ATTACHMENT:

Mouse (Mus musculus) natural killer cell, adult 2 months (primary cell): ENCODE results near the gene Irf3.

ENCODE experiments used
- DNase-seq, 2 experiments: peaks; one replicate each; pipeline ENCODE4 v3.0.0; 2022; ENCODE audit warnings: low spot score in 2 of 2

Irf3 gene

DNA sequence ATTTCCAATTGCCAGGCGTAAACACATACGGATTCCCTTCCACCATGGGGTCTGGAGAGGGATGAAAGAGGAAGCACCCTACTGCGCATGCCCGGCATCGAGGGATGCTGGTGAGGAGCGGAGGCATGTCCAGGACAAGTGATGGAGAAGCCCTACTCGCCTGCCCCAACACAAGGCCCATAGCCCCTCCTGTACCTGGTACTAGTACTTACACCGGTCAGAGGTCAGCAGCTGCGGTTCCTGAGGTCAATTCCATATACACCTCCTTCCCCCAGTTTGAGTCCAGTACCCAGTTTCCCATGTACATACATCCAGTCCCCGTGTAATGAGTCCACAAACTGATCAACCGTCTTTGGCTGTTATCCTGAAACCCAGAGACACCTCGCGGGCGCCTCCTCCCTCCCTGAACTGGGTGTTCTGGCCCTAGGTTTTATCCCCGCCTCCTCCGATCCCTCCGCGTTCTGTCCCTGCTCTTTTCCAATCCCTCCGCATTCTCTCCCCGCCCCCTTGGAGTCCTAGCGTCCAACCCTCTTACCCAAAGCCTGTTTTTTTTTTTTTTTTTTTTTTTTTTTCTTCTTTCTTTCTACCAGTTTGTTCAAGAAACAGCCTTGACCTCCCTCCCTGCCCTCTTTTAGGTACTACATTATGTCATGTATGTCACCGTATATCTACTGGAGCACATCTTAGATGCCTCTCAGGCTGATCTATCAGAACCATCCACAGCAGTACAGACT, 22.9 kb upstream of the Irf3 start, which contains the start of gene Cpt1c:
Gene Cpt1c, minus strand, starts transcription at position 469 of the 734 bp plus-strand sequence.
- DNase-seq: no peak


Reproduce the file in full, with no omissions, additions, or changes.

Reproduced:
Mouse (Mus musculus) natural killer cell, adult 2 months (primary cell): ENCODE results near the gene Irf3.

ENCODE experiments used
- DNase-seq, 2 experiments: peaks; one replicate each; pipeline ENCODE4 v3.0.0; 2022; ENCODE audit warnings: low spot score in 2 of 2

Irf3 gene

DNA sequence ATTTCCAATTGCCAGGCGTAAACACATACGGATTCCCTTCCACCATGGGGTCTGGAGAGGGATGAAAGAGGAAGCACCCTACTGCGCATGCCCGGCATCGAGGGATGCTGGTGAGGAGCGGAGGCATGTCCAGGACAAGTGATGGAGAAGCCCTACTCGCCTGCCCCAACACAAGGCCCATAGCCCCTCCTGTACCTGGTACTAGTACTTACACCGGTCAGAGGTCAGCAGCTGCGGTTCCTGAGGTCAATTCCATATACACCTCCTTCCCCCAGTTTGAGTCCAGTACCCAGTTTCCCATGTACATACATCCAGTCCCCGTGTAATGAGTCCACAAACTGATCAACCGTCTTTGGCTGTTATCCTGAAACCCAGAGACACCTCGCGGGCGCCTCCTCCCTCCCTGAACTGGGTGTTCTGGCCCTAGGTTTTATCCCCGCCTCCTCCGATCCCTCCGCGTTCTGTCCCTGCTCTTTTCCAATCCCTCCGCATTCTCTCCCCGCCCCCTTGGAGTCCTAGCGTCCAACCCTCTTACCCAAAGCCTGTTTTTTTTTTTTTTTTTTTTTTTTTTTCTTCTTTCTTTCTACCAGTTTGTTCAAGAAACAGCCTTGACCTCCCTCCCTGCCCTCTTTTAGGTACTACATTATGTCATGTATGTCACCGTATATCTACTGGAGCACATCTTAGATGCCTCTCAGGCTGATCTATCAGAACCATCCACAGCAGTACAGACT, 22.9 kb upstream of the Irf3 start, which contains the start of gene Cpt1c:
Gene Cpt1c, minus strand, starts transcription at position 469 of the 734 bp plus-strand sequence.
- DNase-seq: no peak